5 January 2001
Rural take-over by non-farmers
By Liz Mason
FAMILIES which have farmed the same land for generations are being outnumbered in some rural areas by cash-rich city dwellers.
More than a quarter of all farmland sold last year went to new entrants because of the farming crisis, government advisers have warned ministers.
The figure is set to rise as wealthy city people cash in on the rising housing market and move to the country, according to a new report.
The report, called New Entrants to Land Markets, was based on the findings of a survey by London land agent FPD Savills.
Last year 39% of farms sold were bought by non-farmers; 22% were bought by first time land buyers and 17% by existing non-farming landowners, it found.
The document defines new entrants as individuals buying rural land for the first time-mainly for the lifestyle or simply for its privacy and amenity value.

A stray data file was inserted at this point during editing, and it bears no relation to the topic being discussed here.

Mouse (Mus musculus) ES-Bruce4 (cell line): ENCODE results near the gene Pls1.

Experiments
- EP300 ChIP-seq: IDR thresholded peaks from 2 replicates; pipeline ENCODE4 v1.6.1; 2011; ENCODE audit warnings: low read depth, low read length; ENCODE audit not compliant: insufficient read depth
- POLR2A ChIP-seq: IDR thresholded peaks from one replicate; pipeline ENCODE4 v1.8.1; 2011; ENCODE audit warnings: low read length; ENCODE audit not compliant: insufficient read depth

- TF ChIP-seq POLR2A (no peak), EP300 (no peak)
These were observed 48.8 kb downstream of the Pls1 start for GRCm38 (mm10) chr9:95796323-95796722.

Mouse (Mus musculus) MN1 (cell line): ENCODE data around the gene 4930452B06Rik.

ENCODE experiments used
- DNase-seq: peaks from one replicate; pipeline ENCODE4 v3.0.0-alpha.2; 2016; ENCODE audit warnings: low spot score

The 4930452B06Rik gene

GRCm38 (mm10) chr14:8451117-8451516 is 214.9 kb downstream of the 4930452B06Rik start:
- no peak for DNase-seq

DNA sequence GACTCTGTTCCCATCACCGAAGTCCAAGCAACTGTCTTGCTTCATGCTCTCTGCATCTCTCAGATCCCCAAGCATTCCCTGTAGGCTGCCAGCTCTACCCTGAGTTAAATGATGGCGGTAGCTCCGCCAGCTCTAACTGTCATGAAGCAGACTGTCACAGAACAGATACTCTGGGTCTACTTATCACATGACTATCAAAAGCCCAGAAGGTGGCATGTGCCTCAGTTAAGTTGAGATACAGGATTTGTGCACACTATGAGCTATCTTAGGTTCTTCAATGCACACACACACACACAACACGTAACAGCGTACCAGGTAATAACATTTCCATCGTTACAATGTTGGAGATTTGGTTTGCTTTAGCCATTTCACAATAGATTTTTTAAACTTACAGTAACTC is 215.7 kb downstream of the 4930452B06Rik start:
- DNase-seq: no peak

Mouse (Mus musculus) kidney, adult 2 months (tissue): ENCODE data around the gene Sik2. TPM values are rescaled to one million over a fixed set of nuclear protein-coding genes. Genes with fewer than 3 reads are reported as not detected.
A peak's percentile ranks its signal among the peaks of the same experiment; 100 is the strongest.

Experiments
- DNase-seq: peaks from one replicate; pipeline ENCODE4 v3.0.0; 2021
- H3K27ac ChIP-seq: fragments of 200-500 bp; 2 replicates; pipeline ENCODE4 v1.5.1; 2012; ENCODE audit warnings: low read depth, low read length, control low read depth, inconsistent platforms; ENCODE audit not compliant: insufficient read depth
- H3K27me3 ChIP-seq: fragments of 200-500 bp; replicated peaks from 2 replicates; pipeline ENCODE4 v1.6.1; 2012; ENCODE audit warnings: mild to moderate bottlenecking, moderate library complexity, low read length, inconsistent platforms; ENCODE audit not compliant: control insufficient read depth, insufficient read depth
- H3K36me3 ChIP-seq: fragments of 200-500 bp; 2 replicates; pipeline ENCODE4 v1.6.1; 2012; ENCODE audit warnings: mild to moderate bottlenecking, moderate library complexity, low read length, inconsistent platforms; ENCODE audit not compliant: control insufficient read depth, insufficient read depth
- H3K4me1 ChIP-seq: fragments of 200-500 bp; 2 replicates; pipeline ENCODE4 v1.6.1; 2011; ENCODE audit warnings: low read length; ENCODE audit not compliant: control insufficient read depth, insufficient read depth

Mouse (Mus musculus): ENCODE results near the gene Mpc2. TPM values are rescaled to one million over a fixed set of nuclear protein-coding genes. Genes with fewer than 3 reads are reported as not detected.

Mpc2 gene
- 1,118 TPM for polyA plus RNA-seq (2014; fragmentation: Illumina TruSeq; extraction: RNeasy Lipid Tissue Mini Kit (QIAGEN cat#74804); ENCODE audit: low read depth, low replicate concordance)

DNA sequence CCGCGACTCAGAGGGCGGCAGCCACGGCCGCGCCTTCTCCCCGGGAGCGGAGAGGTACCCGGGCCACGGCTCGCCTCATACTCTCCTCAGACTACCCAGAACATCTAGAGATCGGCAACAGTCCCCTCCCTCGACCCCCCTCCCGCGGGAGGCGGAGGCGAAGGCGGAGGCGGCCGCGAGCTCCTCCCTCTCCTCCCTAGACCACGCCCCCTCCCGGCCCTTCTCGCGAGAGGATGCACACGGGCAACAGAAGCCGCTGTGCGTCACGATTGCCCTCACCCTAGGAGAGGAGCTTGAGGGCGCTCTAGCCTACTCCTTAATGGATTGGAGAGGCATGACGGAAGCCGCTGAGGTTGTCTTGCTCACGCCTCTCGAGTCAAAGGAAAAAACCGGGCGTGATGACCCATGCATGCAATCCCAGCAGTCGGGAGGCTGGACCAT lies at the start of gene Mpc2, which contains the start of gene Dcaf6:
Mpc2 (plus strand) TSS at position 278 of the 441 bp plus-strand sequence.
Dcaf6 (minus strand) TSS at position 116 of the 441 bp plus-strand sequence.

It says: “With growth in new entrant activity likely, we expect new entrants to become the dominant type of landowner in an increasing number of localities.
The report aims to measure the changes in land use due to the farming crisis and improve countryside management advice for new entrants.
It forecasts that new entrants will buy one per cent more farmland each year if residential property prices carry on growing and farm incomes continue to fall.
The report was commissioned by various government agencies, including the Environment Agency, English Nature and the Countryside Agency.
Richard Lloyd, head of farming and forestry at the Countryside Agency, said there was no evidence that new entrants looked after land better than farmers.
He added: “Their motives are right, but new entrants have yet to tap into the available advisory services.
That must be addressed if we are to capitalise on any good that might come from this trend.”
New entrants are most active in the south east where sales total 10,000 acres a year, or 35% of annual market turnover.
Shaun Leavey, regional director for the NFU in the south-east, said the poor state of farming meant most farmers could not afford to acquire additional land.
It is a source of enormous regret and sadness that many older farmers are having to leave the industry before they would wish to do so.”